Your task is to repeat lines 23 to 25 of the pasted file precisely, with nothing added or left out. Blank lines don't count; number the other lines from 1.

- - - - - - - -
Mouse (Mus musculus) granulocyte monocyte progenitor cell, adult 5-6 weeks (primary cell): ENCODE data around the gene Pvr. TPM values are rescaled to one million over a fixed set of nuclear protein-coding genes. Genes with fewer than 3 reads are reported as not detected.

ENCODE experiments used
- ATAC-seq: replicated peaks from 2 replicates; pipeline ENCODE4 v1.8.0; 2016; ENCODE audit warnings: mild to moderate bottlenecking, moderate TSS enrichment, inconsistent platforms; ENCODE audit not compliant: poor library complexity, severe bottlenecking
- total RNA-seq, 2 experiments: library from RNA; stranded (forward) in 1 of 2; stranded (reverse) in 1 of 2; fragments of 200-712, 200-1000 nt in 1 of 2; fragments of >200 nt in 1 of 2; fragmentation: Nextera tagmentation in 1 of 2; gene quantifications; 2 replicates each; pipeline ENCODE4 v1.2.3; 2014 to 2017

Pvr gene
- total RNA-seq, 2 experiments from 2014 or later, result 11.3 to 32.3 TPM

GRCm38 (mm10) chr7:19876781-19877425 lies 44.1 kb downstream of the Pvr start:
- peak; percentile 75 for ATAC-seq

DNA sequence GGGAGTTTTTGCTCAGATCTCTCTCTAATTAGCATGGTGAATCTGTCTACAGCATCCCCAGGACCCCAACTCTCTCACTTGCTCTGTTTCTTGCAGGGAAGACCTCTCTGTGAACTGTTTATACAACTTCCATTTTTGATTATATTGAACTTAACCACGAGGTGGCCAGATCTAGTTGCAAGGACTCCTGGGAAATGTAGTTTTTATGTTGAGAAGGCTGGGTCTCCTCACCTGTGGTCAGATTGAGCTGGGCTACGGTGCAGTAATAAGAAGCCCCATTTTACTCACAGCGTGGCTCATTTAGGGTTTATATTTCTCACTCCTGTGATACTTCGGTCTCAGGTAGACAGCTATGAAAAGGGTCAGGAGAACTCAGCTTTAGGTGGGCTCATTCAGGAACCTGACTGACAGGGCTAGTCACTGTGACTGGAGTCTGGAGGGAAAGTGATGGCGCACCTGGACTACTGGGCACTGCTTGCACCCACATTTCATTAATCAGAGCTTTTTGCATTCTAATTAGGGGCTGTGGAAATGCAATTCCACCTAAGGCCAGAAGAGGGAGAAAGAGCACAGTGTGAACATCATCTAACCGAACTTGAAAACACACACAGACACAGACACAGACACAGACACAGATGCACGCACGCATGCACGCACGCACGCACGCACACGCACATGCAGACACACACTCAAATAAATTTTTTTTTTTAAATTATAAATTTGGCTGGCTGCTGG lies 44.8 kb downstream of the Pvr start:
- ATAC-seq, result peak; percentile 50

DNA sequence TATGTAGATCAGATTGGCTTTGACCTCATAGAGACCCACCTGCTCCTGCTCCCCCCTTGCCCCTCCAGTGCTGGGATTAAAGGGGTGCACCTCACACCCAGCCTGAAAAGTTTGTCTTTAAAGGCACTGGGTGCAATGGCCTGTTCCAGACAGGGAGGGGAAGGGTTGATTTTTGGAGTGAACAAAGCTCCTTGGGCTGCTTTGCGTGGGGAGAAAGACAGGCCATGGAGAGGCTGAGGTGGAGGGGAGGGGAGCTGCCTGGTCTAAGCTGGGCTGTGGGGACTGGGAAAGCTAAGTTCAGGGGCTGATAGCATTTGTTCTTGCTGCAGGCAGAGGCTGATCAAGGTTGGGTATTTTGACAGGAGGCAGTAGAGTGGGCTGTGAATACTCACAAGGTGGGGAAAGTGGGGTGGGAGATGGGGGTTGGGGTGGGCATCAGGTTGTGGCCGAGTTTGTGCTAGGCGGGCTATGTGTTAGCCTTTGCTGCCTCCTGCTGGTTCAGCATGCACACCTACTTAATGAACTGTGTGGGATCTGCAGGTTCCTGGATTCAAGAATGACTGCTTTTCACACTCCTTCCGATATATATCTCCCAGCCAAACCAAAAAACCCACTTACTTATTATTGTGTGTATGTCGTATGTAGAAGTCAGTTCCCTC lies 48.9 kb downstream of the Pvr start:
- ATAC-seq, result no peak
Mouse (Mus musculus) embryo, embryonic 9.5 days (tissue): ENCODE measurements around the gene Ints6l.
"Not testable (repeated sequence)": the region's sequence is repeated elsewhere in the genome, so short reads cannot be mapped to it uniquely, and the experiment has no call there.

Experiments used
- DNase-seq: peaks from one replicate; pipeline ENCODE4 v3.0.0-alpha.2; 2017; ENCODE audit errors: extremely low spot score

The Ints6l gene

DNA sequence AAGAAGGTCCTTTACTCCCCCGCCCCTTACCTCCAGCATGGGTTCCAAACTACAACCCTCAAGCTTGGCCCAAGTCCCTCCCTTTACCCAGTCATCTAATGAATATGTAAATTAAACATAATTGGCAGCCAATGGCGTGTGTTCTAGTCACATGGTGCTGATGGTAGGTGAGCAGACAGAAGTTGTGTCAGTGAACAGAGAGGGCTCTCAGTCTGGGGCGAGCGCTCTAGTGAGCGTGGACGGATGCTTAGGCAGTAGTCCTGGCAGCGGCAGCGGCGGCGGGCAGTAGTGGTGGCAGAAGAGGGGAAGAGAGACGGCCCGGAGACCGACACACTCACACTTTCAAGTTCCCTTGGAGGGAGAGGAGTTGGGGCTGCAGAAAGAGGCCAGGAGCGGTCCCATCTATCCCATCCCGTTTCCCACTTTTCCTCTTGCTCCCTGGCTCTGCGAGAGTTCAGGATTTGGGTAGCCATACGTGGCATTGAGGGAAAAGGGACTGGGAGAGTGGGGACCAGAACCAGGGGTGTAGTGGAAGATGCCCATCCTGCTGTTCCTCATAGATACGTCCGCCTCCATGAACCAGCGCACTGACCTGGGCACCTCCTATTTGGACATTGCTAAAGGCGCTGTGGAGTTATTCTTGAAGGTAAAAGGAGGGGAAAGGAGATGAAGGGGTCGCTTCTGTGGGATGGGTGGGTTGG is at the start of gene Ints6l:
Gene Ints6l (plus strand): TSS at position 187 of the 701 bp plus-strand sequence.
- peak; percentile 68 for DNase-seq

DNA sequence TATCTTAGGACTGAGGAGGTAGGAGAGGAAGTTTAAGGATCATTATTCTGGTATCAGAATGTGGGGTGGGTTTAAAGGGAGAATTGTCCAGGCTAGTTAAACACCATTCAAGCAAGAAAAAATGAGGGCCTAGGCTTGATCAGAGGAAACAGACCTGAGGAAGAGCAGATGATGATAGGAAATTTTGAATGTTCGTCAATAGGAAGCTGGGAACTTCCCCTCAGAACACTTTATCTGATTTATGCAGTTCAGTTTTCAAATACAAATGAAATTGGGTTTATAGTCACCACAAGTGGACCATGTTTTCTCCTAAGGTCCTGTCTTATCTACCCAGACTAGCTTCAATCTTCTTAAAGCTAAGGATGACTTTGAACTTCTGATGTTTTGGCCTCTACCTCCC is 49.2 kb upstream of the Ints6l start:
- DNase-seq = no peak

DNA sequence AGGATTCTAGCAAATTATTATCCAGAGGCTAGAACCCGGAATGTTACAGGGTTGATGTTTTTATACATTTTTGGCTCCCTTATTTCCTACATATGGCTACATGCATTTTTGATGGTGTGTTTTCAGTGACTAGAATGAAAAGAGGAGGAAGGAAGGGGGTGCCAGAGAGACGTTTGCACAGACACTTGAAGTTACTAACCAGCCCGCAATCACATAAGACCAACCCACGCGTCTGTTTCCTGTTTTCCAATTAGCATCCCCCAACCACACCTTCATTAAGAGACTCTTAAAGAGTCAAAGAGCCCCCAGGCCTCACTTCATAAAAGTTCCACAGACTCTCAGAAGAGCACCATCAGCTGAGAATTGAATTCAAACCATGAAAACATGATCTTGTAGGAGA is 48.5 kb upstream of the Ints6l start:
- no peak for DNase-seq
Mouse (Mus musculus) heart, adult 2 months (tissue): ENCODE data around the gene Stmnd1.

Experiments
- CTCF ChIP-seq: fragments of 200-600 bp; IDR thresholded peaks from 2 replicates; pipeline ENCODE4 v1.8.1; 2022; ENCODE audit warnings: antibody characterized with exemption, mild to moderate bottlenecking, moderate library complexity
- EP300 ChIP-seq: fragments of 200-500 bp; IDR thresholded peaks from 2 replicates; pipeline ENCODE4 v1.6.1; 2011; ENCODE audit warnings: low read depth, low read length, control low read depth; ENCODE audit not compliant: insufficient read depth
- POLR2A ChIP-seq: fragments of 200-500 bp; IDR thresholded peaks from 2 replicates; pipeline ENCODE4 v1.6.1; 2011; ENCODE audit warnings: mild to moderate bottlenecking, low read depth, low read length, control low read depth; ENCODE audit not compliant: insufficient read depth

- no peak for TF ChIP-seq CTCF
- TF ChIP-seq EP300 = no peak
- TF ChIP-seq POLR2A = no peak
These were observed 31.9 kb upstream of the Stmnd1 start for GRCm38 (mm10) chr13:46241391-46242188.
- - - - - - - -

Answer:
DNA sequence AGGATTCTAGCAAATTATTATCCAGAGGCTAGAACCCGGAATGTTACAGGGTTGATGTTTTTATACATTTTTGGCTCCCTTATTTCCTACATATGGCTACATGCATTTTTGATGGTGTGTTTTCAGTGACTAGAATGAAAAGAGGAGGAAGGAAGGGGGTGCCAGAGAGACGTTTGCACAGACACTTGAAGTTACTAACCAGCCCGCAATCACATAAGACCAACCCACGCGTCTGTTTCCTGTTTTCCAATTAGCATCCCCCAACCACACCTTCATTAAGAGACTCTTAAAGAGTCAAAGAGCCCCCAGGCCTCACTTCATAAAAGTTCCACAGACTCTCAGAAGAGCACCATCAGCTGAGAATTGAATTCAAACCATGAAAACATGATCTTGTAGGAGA is 48.5 kb upstream of the Ints6l start:
- no peak for DNase-seq
Mouse (Mus musculus) heart, adult 2 months (tissue): ENCODE data around the gene Stmnd1.